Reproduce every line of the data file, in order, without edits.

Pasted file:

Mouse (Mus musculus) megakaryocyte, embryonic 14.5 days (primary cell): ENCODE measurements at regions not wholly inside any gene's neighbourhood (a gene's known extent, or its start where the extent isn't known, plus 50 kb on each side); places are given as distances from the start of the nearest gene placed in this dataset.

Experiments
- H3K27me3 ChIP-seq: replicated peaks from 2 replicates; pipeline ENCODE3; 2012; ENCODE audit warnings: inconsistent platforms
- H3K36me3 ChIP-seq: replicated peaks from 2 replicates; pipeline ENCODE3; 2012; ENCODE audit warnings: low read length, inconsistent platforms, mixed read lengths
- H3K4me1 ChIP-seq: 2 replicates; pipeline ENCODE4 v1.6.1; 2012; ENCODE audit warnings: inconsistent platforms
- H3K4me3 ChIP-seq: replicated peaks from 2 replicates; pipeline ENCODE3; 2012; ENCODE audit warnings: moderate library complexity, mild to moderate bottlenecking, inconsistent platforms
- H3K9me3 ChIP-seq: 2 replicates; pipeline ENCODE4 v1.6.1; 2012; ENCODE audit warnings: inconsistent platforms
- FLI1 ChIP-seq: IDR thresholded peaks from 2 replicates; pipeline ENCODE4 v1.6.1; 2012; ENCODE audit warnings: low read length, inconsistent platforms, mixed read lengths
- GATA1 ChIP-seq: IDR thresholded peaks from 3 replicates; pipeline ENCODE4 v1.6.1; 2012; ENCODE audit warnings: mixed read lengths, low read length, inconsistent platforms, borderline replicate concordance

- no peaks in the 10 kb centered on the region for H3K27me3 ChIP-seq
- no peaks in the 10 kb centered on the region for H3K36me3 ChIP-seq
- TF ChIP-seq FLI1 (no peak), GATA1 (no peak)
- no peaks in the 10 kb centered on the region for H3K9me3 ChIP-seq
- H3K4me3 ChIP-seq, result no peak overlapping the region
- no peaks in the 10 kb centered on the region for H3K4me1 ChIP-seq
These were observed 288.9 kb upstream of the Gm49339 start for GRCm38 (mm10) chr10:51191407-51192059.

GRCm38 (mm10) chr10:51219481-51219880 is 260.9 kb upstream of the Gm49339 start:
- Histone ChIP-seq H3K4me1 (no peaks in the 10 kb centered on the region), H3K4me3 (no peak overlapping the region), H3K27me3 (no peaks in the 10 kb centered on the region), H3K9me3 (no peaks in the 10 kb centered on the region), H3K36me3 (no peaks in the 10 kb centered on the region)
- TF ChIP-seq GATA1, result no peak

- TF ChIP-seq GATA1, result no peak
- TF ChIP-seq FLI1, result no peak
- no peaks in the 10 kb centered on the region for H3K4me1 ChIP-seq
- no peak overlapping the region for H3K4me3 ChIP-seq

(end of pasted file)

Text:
Mouse (Mus musculus) megakaryocyte, embryonic 14.5 days (primary cell): ENCODE measurements at regions not wholly inside any gene's neighbourhood (a gene's known extent, or its start where the extent isn't known, plus 50 kb on each side); places are given as distances from the start of the nearest gene placed in this dataset.

Experiments
- H3K27me3 ChIP-seq: replicated peaks from 2 replicates; pipeline ENCODE3; 2012; ENCODE audit warnings: inconsistent platforms
- H3K36me3 ChIP-seq: replicated peaks from 2 replicates; pipeline ENCODE3; 2012; ENCODE audit warnings: low read length, inconsistent platforms, mixed read lengths
- H3K4me1 ChIP-seq: 2 replicates; pipeline ENCODE4 v1.6.1; 2012; ENCODE audit warnings: inconsistent platforms
- H3K4me3 ChIP-seq: replicated peaks from 2 replicates; pipeline ENCODE3; 2012; ENCODE audit warnings: moderate library complexity, mild to moderate bottlenecking, inconsistent platforms
- H3K9me3 ChIP-seq: 2 replicates; pipeline ENCODE4 v1.6.1; 2012; ENCODE audit warnings: inconsistent platforms
- FLI1 ChIP-seq: IDR thresholded peaks from 2 replicates; pipeline ENCODE4 v1.6.1; 2012; ENCODE audit warnings: low read length, inconsistent platforms, mixed read lengths
- GATA1 ChIP-seq: IDR thresholded peaks from 3 replicates; pipeline ENCODE4 v1.6.1; 2012; ENCODE audit warnings: mixed read lengths, low read length, inconsistent platforms, borderline replicate concordance

- no peaks in the 10 kb centered on the region for H3K27me3 ChIP-seq
- no peaks in the 10 kb centered on the region for H3K36me3 ChIP-seq
- TF ChIP-seq FLI1 (no peak), GATA1 (no peak)
- no peaks in the 10 kb centered on the region for H3K9me3 ChIP-seq
- H3K4me3 ChIP-seq, result no peak overlapping the region
- no peaks in the 10 kb centered on the region for H3K4me1 ChIP-seq
These were observed 288.9 kb upstream of the Gm49339 start for GRCm38 (mm10) chr10:51191407-51192059.

GRCm38 (mm10) chr10:51219481-51219880 is 260.9 kb upstream of the Gm49339 start:
- Histone ChIP-seq H3K4me1 (no peaks in the 10 kb centered on the region), H3K4me3 (no peak overlapping the region), H3K27me3 (no peaks in the 10 kb centered on the region), H3K9me3 (no peaks in the 10 kb centered on the region), H3K36me3 (no peaks in the 10 kb centered on the region)
- TF ChIP-seq GATA1, result no peak

- TF ChIP-seq GATA1, result no peak
- TF ChIP-seq FLI1, result no peak
- no peaks in the 10 kb centered on the region for H3K4me1 ChIP-seq
- no peak overlapping the region for H3K4me3 ChIP-seq